English Language course produced by Linguaphone, circa 1950s. Linguaphone is a British-based language course which distributes internationally. The course was purchased by the Vyverberg family in Holland and used there so they could start learning English after they decided to migrate to Australia. They brought it with them when they immigrated in 1956 and continued to use it for a time in Melbourne until finally putting it away. The parents insisted the children speak English at home which they picked up at school, rather than from using the language course.

John and Corrie Vyverberg and their children Ann, Joan, Hilda, Sally, Harry and Peter migrated to Melbourne from Kwintsheul in central Holland in February 1956. They were unassisted migrants and came out on the Dutch migrant liner, Johann Van Oldenbarnevelt. They decided to immigrate as they were looking for a better future and Corrie's health was poor and she had been advised that a warmer climate would benefit her. On arrival they bought a house in Beaconsfield, and John worked as a labourer at a fruit packing company. They later bought a milk bar and café in Berwick which they owned for eight years. The whole family worked there and Ann left school to help out.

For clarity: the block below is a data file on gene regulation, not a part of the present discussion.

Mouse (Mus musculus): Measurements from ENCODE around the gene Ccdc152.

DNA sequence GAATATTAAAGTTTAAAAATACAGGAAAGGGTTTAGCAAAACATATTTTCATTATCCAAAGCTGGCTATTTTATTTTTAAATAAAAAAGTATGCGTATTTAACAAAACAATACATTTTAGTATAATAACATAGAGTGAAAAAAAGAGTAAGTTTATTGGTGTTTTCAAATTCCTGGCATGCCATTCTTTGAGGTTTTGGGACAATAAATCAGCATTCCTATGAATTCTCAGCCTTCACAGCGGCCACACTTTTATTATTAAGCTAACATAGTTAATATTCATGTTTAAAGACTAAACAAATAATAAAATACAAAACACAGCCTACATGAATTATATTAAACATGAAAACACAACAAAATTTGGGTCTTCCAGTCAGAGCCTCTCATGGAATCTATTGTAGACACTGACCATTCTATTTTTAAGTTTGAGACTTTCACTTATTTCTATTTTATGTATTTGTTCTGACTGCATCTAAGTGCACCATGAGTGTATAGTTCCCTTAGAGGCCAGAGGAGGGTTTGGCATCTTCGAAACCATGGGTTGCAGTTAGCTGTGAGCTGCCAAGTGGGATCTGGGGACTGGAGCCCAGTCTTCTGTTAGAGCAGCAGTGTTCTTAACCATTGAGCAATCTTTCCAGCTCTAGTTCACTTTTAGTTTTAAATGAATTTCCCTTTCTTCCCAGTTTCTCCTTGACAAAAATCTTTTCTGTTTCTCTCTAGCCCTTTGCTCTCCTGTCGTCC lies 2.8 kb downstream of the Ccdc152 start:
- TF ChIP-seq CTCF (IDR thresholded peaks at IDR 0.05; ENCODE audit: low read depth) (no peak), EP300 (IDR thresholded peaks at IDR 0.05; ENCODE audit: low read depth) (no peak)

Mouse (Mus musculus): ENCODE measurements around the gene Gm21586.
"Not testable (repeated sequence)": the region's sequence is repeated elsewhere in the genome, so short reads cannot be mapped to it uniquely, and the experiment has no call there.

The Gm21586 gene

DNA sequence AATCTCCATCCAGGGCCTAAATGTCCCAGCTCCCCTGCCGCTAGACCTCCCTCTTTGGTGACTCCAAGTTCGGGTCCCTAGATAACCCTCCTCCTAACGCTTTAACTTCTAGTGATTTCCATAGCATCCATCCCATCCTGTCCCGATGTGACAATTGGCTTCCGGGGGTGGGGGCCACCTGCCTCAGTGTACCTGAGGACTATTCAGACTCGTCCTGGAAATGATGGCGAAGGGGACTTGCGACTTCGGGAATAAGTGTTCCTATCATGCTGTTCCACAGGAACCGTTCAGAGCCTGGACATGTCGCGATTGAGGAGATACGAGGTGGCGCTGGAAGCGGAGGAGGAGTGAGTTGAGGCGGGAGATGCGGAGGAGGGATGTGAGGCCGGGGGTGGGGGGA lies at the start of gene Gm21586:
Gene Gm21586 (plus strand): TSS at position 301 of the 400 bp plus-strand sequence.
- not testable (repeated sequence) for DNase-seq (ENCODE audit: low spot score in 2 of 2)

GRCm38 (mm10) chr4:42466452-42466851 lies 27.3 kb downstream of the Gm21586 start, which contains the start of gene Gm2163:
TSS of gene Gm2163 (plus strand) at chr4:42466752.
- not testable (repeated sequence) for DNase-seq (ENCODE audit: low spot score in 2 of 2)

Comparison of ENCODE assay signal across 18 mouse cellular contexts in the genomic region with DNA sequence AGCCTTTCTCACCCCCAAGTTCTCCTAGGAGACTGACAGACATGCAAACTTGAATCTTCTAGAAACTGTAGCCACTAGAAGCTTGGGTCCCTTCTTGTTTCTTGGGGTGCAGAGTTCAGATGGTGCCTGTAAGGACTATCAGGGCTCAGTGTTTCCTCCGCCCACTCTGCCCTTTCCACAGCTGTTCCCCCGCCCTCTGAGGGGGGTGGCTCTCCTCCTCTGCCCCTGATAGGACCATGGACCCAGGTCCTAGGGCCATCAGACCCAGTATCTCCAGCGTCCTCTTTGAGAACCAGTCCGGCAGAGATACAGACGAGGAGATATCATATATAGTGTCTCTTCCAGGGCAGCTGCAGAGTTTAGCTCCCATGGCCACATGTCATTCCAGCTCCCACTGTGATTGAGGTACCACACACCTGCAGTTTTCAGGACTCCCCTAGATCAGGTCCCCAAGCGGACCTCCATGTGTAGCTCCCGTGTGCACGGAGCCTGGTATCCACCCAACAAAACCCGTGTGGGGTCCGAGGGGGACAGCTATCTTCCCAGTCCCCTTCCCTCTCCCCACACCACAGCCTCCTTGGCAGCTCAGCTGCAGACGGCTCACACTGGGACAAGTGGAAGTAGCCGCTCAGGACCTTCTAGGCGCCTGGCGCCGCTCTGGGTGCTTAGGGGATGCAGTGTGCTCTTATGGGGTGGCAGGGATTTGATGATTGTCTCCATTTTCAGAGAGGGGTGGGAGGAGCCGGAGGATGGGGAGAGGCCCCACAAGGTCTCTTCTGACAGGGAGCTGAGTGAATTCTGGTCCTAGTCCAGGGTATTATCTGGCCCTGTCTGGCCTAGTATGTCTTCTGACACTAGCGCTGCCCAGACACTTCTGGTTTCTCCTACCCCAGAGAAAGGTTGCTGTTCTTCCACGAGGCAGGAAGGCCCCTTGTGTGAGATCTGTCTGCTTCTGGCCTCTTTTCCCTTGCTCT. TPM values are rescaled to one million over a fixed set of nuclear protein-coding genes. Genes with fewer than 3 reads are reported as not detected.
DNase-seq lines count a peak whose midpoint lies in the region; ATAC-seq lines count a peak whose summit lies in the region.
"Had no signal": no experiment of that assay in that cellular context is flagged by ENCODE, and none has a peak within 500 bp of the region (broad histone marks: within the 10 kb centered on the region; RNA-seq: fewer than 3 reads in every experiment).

Physical Description

Set of 15 10" records, each in a separate paper cover. Each record has the same label 'Linguaphone, Linguaphone Institute. English Course. P.A.D. MacCarthy, M.A. David Lloyd James, B.A.' and then the title of the particular record, eg 'Introduction', 'Lesson 3 & 4' etc.. The covers all have the same illustration of figures in various 'national' costumes and entitled 'Linguaphone', with a tab indicating the particular record. The records are stored in the original black wooden case with handle, the lid of which has clasps that release the lid. It flips down to reveal an outline of the course lessons. It appears one of the records is missing.


The collection holds little material relating to migrants and the learning of the English language, a critical part of so many migrants' experiences of settlement, of communication difficulties, of isolation, of community connections and generational distinction. This item represents an unusual 'brought' object and speaks about the preparation involved in migrating. Linguaphone itself was established in 1901 and pioneered self-study language learning. The company is still in operation.

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